Information literacy is a set of crucial academic and professional competencies that include library/information research skills, technological skills for a digital information environment (digital literacy), and perhaps most importantly, critical thinking skills for evaluation and decision-making in a vast and complex information world.

NTU Libraries has been providing information literacy instruction to ensure that all NTU undergraduates have the competitive advantage in working with information for their study, research, professional and personal needs. Each undergraduate student will learn these information/research skills via a Foundation module (Year 1 or 2) and an Advanced module (Year 3 or 4), with the content prepared and delivered by our subject librarians in collaboration with course instructors. Each module is developed as a blended learning experience with one face-to-face tutorial during classroom time, as well as online activities to be completed independently.

The postings in this blog are supplementary materials created to support the face-to-face tutorials in these areas:

1. Foundation Skills

1.1 Types of Information
Differentiate and value various types and sources of information for various types of needs.
a. The Information Timeline and Types of Sources, Seattle Central Library, Seattle Central College
b. Research Therapy: Types of Information Sources, Oviatt Library, California State University

1.2 Digital Tools
Access, use and manage scholarly resources using both general and discipline-specific databases and digital tools.
a. What is Full Text @ NTU and how to install it on various browsers?
b. How to get full text article from a Google Scholar page?
c. Creating a full text @ NTU Library bookmark for your mobile device in 3 easy steps

1.3 Critical Use
Critically evaluate information for authority and reliability in order to use that information to support arguments, hypotheses, proposals, etc.
a. CRAAP: Evaluating Sources, Western University.

1.4 Ethical Use
Avoid plagiarism and copyright infringement.
a. A Guide to Academic Integrity
b. How Well Do You Know Plagiarism? (Online Quiz), WriteCheck
c. Plagiarism Detection Tools
d. Use paraphrasing to avoid plagiarism, The University of Winsconsin

2. Advanced Skills:

2.1 Context of Information
Build on the work of others using the literature review process, both in academic and professional settings.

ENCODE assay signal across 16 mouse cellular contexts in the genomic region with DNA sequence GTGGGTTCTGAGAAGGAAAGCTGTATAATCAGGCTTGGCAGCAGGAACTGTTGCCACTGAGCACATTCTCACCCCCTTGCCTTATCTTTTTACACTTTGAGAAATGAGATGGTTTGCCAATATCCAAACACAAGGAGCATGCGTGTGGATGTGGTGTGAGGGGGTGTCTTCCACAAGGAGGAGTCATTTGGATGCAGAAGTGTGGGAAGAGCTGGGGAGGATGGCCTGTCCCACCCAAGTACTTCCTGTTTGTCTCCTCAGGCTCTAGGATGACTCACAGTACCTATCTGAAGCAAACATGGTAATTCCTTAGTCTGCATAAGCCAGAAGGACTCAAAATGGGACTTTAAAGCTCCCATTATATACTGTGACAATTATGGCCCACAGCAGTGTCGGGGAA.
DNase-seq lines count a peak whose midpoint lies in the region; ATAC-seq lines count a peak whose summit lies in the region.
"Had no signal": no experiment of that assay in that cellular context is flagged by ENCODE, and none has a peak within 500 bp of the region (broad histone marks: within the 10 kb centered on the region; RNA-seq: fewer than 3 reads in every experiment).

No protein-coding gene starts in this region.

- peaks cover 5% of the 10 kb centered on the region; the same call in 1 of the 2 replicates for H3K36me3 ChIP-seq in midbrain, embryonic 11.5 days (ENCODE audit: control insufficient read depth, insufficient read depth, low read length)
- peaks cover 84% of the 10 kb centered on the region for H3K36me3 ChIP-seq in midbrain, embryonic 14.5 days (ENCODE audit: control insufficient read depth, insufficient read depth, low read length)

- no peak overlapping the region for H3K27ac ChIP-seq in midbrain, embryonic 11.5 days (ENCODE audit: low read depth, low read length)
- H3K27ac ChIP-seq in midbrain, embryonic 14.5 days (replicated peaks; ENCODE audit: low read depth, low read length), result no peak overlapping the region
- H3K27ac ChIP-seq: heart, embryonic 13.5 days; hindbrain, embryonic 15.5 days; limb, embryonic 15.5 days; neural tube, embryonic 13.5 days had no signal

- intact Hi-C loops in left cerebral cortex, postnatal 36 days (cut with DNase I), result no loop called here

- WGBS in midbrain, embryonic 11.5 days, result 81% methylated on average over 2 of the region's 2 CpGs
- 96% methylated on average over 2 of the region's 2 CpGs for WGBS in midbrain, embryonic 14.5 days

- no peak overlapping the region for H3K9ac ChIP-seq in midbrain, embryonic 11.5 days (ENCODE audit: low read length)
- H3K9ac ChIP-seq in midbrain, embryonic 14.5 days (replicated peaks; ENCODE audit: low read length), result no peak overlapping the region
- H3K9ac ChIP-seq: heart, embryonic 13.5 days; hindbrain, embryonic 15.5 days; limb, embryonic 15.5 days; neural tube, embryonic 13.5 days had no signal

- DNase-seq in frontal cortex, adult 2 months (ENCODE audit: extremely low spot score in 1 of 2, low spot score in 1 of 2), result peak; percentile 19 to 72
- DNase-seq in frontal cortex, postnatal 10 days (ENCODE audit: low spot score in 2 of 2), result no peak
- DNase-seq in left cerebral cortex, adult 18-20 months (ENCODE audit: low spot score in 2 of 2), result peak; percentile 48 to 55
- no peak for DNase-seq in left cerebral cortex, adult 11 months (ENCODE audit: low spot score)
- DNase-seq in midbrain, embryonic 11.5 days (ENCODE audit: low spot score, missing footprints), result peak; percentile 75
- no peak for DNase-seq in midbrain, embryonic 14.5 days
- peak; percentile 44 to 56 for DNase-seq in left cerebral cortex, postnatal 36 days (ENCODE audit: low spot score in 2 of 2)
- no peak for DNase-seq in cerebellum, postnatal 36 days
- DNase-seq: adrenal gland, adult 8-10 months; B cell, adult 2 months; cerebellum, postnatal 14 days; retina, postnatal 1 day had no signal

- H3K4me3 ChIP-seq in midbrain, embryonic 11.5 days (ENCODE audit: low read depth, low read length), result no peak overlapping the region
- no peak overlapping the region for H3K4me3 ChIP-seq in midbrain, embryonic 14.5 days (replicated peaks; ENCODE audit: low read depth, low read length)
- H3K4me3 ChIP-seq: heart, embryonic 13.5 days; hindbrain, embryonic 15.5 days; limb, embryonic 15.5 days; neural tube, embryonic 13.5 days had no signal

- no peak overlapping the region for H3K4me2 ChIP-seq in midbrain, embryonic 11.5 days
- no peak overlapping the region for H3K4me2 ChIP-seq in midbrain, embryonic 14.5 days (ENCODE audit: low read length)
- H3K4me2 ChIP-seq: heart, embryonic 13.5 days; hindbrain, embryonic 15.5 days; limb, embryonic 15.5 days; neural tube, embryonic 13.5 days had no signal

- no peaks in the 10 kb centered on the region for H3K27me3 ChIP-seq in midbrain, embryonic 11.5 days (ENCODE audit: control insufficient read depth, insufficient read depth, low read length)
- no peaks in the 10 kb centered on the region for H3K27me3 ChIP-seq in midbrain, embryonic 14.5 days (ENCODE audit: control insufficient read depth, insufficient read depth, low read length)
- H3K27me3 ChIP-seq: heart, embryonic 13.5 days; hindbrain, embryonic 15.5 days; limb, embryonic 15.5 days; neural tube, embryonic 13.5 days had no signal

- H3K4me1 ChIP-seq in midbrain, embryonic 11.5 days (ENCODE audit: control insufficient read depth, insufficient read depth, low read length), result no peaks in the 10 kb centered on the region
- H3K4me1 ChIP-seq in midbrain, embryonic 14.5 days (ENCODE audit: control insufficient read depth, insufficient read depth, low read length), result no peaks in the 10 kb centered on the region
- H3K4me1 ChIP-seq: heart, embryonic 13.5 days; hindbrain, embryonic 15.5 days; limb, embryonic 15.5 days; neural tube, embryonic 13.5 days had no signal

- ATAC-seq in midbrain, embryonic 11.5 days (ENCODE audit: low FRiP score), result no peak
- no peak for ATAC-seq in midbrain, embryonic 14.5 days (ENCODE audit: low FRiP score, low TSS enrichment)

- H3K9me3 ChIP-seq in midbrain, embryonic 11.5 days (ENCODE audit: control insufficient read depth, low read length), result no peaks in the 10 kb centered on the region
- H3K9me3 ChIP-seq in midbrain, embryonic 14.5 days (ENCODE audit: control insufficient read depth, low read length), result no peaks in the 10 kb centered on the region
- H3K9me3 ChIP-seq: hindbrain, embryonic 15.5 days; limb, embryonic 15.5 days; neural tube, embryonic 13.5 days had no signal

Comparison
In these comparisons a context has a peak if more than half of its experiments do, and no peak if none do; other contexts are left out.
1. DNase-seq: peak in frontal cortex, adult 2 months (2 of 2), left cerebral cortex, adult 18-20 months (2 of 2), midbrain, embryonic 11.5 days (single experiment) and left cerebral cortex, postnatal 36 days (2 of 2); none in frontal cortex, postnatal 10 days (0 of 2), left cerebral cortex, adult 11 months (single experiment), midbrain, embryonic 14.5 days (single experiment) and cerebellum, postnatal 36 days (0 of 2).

a. Understanding the Research Process
b. Literature Reviews: An Overview for Graduate Students
c. Formulating a Research Question : Some Tips
d. How to write a mini literature review, Carl S Moore, Temple University

2.2 Purpose-specific Critical Use
Critically evaluate information for relevance to need, fit-for-purposeness, and agenda of information providers.
a. Evaluate information you find, The University of Queensland

2.3 Information Management/Digital Tools
Manage large amounts of information for research, current awareness, and lifelong learning using best available methods and digital tools.
a. EndNote: Manage bibliographies & citations with EndNote
b. EndNote: How To Use EndNote in 7 Minutes (Windows Version)
c. EndNote: Download EndNote and sign up for a NTU Library EndNote workshops for beginners
d. Mendeley: What is Mendeley and steps to install Mendeley
e. Mendeley: Guides, videos and tutorials
f. MS Reference Manager: A Guide to Create a Bibliography Using MS Reference Manager

2.4 Online Identity Tools
Build and maintain a positive personal and professional identities by managing personal information.
a. 7 Steps to Building and Maintaining a Positive Online Identity
b. Use a permanent identity to manage and share your professional information in the global research community:
i. What is ResearcherID?
ii. How to apply for your ORCID
iii. Scopus Author Identifier

3. Additional Resources:

3.1 Citation Styles
a. APA citation style: some examples
b. CSE citation Style: some examples
c. CSE citation style: more resources

3.2 Abbreviated Journal Titles
a. A tip for finding the ISO 4 standard abbreviation